SilencerCo Plant Tour: The Magic Behind The Scenes
Have you wondered what sort of “magic” happens that causes metal tubes to become suppressors? I have, so recently when invited to go on a SilencerCo plant tour at its headquarters in West Valley City, Utah, I jumped at the chance to do something that few are allowed to do. Hopefully, my record of the experience will help demystify the suppressor manufacturing process. Maybe it will also give you an understanding of the processes involved in turning tubing, sheet stock and other raw materials into those finely-fitted and highly regulated cool devices we know as SilencerCo suppressors.
While onsite, I was able to witness the workmanship and materials involved, as well as the design, engineering, and machinery required to manufacture silencers. Best of all, though, I met some of the people who actually make the silencers – those folks who genuinely take pride in producing some of the bestselling suppressors on the market.
The pictures accompanying this article document some of those people, the machines, and materials. I did not photograph in detail some parts of the facility or the processes for proprietary and intellectual property reasons, but my tour guide, Josh Dietz (the Press Relations Manager at SilencerCo), politely allowed me to take enough pictures to illustrate the behind-the-scenes work that goes into producing suppressors, accessories like ASR muzzle devices (MSRP $92), AR lower receivers (MSRP $249) and the integrally suppressed Maxim 9 pistol (MSRP $1499).
During the day of my plant tour, Josh and I visited the engineers of SilencerCo’s Research and Developement team, where he introduced me and started a lively discussion of the company’s current and future products. The engineers have varied backgrounds and wide ranges of expertise, but all seem to have one thing in common – they really enjoy designing, testing, and using suppressors and suppressed firearms. We visited the underground armory and testing range, where I saw and handled many of the different firearms the engineers keep on-hand for checking the fit and function of suppressors. The engineers also showed me the chronographs and high-speed video equipment they use to analyze the effects suppressors have on their host firearms (I recognized several systems from my missile, blast and explosives testing background, also known as “high speed/low drag” systems).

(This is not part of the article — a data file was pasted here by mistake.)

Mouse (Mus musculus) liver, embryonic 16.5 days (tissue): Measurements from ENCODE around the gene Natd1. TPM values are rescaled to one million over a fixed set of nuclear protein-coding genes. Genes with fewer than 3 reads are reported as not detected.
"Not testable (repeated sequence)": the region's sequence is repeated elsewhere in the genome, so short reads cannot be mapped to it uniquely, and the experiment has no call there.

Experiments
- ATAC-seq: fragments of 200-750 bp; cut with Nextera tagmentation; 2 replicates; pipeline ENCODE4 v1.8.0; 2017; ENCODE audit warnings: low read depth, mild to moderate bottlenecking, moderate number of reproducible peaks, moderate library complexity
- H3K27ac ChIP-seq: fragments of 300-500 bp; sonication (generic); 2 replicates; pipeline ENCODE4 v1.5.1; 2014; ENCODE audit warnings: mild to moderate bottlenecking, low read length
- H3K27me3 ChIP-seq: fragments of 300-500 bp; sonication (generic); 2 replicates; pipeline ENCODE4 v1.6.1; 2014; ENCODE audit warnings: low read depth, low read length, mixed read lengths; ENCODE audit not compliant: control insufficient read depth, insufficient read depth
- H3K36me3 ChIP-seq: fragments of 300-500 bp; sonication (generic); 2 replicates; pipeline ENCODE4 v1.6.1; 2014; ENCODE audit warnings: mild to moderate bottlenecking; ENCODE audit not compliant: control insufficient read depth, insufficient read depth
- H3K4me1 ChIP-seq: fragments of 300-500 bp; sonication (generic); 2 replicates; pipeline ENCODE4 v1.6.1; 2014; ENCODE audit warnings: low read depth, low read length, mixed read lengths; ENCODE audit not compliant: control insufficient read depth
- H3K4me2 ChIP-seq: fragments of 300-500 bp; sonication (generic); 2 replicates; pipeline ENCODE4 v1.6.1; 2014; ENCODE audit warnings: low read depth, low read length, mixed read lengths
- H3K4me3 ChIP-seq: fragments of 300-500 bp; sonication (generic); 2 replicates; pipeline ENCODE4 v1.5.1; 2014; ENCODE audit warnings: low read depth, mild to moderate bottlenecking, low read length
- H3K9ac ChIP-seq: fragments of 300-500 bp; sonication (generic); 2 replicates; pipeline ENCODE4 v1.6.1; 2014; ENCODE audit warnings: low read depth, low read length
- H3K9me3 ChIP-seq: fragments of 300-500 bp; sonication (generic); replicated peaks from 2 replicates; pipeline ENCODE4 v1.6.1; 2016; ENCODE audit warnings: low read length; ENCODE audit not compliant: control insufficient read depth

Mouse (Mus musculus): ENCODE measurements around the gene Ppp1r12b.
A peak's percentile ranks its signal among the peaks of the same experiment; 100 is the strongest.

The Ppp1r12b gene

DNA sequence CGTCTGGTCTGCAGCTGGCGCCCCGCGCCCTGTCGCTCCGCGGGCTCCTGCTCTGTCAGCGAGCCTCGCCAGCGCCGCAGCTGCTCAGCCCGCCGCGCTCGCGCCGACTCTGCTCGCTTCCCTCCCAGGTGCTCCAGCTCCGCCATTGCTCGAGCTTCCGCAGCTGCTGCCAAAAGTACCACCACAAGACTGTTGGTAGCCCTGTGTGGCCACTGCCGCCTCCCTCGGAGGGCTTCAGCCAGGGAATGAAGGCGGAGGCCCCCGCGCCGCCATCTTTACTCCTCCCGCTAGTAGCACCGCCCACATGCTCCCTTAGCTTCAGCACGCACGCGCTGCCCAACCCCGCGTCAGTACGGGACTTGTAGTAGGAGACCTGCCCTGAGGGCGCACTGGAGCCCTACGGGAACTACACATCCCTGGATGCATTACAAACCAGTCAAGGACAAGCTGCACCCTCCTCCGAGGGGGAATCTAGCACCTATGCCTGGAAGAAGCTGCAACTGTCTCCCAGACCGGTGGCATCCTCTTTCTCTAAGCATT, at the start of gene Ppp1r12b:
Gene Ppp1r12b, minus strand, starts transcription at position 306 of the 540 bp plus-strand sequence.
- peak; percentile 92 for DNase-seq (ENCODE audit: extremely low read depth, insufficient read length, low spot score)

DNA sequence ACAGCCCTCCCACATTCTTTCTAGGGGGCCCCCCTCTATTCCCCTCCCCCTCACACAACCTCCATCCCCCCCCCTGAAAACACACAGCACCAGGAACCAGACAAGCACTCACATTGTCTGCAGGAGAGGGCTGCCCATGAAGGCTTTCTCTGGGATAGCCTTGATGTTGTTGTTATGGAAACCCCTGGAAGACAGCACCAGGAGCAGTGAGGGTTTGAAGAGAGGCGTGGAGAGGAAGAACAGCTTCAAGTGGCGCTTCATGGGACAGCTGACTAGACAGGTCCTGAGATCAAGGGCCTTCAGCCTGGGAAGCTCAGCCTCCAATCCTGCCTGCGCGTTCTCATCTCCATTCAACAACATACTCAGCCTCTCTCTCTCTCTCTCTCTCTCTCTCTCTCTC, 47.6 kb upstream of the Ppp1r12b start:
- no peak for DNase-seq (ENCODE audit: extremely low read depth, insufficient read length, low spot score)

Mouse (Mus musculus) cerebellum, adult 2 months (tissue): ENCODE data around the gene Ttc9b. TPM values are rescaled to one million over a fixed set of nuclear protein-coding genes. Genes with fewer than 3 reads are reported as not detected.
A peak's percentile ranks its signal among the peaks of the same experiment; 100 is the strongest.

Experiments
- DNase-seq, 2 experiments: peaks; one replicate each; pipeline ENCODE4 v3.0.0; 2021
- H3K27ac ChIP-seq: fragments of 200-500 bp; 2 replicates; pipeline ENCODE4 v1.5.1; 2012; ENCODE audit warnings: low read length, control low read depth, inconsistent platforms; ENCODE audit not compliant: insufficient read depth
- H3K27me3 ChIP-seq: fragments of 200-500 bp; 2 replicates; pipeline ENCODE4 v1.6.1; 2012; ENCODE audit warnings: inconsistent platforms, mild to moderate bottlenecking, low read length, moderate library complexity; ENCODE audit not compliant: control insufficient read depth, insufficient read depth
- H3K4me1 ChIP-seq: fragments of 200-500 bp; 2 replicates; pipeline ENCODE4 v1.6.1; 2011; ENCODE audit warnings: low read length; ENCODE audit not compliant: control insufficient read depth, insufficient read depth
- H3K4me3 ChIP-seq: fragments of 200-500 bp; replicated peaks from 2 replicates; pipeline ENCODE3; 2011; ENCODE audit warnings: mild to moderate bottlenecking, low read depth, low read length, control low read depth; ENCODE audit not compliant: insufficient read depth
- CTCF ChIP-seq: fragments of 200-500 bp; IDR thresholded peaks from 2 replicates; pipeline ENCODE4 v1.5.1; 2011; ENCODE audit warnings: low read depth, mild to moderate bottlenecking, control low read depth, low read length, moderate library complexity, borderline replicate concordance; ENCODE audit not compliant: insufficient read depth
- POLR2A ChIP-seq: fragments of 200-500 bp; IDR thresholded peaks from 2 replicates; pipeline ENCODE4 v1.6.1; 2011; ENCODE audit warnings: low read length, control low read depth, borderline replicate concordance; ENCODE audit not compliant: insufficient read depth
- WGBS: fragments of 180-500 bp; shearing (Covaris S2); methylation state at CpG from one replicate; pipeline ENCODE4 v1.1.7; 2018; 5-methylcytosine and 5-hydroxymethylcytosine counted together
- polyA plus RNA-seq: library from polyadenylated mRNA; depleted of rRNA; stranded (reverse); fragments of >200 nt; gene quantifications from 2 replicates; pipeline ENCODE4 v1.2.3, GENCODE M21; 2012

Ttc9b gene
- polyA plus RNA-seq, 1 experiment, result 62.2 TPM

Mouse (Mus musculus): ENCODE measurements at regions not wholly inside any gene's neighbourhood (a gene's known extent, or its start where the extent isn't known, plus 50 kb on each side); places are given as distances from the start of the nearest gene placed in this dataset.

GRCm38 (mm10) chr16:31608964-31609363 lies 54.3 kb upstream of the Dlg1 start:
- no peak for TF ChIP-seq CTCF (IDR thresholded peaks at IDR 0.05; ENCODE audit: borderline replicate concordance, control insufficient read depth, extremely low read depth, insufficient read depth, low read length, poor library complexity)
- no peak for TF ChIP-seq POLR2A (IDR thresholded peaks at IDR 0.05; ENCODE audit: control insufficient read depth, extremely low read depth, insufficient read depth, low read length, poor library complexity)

SilencerCo Plant Tour
After retrieving the PPE (safety glasses and earplugs) required to be worn on the manufacturing floor of the facility, Josh and I started our tour in the materials receiving area. Using horizontal band saws, an employee cut metal tubing and bar stock from large bundles into proper lengths for feedstock to be fed into automated machinery.
Later, I saw some of those bars set-up to feed into CNC horizontal turning centers (CNC is the acronym for Computer Numerical Control, and a CNC turning center is a computerized lathe that can usually also do milling operations) elsewhere on the floor.
A team of workers monitored the CNC milling and cutting processes, adding the human touch where necessary.
One machine cuts aluminum stock into one of the newer SilencerCo products – the SCO15 AR lower receiver.
Some of SilencerCo’s cans can be disassembled for cleaning. The cans the company didn’t design for disassembly, however, are typically welded together. It is likely that fewer parts are rejected due to defects.
SilencerCo does most of its suppressor surface treatments, such as black oxide coating and metals anodizing, in-house.
Since the company does the whole manufacturing process, from raw materials receiving to packing and shipping the finished accessories and suppressors, it offers several areas where employees work inspecting products, cleaning them and packing them for shipment.
SilencerCo Plant Tour: Seeing the Maxim 9
In one area of the plant, I came upon racks of the Maxim 9, the integrally suppressed 9mm pistol, waiting for proof testing in-house.
SilencerCo designed and built the Maxim 9, said to be the world’s first of its type that can be easily holstered and is hearing safe with all varieties of 9mm ammo. Fortunately, I previously fired the gun and talked, during my tour, with the SilencerCo engineer that designed it.
The pistol is not svelte, and at first, appears ungainly to handle and control because of the necessity for gas expansion and baffling chambers at its front end. Appearances are deceiving, however, as it handles well and the action offers the typical feel of a 9mm pistol during recoil – except, of course, for the noise! The gun is hearing safe outdoors in its long version, even with supersonic ammo, and that can be a big advantage in many situations.
Overall, I really enjoyed the SilencerCo plant tour and being able to see and hear what goes on in the making of the many suppressors, accessories and the Maxim 9 pistol. Speaking with several of the workers about their jobs, and their roles in the design and making of these interesting products, gave me insight into the ethos of SilencerCo. It also gave me a better appreciation of their company. I hope my brief description has helped you, too.